Evernote is another great example with a different layout but an excellent concept that story-tells the how, what and why in a simple way. Again, it lists key benefits with meaningful imagery and uses a catchy slogan to bring the message home. It sounds friendly, inclusive and – again – uses a booster for the sign up.

Errors to avoid

Whilst thinking about your good practices, here are also some common mistakes to avoid:

1. Don’t suck all of the personality out of your VP by over-writing it and making it too corporate. It must have an emotional connection to your audience to really click.
2. Make sure you write your value proposition in words. Don’t think that you can just create a video in the digital age!
3. Think about aesthetics. The final piece must be readable, especially on your marketing materials.
4. Strip out pointless headlines and make sure the focus is on the customer – not your own internal audience.

How to test your value proposition

Once you think you have your value proposition right, test it across your next marketing campaign and carry out A/B testing. Measure clickthroughs and conversions as a minimum with your split test or lead/sales conversions as the ideal. Invest too in PPC advertising, split testing ad variations and targeting the same customer. The version with the highest CTR will be the one that best grabs attention from your audience (although whether this will convert into the highest sales is another matter!) You can then send online traffic to a landing page to test conversions. For offline testing, consider a focus group of customers and prospects – rather than spending too much time testing your value proposition on internal stakeholders, no matter what their level of seniority is. Remember, this is all about the customer – not your own people.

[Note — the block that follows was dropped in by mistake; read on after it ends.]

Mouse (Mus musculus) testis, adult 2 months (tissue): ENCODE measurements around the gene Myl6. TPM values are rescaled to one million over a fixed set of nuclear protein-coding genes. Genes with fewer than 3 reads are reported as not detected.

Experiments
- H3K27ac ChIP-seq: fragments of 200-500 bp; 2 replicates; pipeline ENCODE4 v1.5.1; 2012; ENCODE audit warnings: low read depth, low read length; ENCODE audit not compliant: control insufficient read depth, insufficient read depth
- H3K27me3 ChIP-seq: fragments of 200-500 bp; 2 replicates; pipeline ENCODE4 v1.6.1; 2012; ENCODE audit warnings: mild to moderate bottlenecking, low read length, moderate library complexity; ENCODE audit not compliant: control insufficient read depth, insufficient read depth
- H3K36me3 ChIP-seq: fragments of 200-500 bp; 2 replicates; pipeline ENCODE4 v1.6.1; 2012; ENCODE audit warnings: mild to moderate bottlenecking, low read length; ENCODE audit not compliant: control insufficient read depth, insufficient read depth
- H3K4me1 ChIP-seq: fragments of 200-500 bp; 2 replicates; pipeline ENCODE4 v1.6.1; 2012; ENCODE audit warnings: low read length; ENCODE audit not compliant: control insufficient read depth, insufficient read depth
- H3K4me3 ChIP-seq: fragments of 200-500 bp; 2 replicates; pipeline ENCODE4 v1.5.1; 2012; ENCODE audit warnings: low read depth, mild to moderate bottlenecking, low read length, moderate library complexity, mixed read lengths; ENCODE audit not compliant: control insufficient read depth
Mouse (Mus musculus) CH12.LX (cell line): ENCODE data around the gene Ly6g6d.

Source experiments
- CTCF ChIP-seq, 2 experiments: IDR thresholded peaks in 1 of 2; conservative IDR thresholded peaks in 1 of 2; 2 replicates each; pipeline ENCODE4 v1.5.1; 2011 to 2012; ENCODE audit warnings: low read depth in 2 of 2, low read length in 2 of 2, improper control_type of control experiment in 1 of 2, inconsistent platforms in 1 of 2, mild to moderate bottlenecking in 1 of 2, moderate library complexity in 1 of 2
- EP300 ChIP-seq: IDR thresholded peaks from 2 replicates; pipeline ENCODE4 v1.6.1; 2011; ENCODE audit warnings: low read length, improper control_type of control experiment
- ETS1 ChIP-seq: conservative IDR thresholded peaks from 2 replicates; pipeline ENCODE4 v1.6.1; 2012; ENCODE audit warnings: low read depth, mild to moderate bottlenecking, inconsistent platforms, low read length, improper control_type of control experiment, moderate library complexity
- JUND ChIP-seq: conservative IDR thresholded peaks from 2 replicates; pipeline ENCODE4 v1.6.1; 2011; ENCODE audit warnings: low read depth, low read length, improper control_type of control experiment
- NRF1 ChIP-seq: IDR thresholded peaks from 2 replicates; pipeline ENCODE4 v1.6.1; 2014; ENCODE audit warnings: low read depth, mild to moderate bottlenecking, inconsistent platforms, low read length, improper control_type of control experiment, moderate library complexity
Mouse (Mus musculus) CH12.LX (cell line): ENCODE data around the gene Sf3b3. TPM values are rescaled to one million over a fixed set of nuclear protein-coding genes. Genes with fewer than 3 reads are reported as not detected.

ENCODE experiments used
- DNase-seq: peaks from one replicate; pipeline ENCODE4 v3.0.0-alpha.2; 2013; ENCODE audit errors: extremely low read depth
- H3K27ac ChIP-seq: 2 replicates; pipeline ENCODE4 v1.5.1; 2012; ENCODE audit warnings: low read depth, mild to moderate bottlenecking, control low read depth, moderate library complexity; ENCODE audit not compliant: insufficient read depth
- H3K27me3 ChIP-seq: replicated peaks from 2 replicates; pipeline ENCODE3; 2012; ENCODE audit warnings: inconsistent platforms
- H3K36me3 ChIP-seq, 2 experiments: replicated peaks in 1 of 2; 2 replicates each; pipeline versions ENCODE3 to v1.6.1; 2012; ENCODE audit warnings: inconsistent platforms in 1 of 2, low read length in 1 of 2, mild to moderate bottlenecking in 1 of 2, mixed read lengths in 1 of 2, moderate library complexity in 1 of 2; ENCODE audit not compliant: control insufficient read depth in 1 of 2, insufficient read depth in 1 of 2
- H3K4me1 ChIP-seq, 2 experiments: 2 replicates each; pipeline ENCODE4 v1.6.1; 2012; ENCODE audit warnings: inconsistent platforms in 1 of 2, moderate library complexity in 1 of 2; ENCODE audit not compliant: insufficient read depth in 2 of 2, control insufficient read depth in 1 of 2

Finally, once you are happy that you have nailed the perfect value proposition, then make sure you add it clearly across your marketing materials (particularly across every main entry point on your digital assets) and ensure that your employees know it too. By beginning to embed it strategically across every customer touchpoint, you can begin to increase those conversions and lifetime customer value.

The value proposition is one element of a strategy, to learn more about creating a good strategy, take a look at our Strategy 101 series